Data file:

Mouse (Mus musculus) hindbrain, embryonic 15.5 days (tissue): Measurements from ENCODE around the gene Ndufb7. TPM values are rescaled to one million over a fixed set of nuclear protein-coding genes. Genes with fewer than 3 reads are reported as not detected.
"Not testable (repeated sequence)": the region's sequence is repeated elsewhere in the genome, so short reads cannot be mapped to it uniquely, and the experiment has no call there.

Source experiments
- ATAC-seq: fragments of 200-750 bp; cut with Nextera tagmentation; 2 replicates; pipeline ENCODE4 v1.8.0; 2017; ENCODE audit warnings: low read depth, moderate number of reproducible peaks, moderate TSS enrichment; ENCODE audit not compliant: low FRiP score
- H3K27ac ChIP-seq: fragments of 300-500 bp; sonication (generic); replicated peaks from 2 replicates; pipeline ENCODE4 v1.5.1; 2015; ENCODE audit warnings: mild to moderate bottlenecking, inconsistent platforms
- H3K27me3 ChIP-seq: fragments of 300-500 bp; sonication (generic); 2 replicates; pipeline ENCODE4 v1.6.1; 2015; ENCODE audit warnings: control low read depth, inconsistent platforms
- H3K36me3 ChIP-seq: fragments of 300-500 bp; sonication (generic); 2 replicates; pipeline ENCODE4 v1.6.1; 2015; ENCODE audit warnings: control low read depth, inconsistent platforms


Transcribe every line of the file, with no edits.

Mouse (Mus musculus) hindbrain, embryonic 15.5 days (tissue): Measurements from ENCODE around the gene Ndufb7. TPM values are rescaled to one million over a fixed set of nuclear protein-coding genes. Genes with fewer than 3 reads are reported as not detected.
"Not testable (repeated sequence)": the region's sequence is repeated elsewhere in the genome, so short reads cannot be mapped to it uniquely, and the experiment has no call there.

Source experiments
- ATAC-seq: fragments of 200-750 bp; cut with Nextera tagmentation; 2 replicates; pipeline ENCODE4 v1.8.0; 2017; ENCODE audit warnings: low read depth, moderate number of reproducible peaks, moderate TSS enrichment; ENCODE audit not compliant: low FRiP score
- H3K27ac ChIP-seq: fragments of 300-500 bp; sonication (generic); replicated peaks from 2 replicates; pipeline ENCODE4 v1.5.1; 2015; ENCODE audit warnings: mild to moderate bottlenecking, inconsistent platforms
- H3K27me3 ChIP-seq: fragments of 300-500 bp; sonication (generic); 2 replicates; pipeline ENCODE4 v1.6.1; 2015; ENCODE audit warnings: control low read depth, inconsistent platforms
- H3K36me3 ChIP-seq: fragments of 300-500 bp; sonication (generic); 2 replicates; pipeline ENCODE4 v1.6.1; 2015; ENCODE audit warnings: control low read depth, inconsistent platforms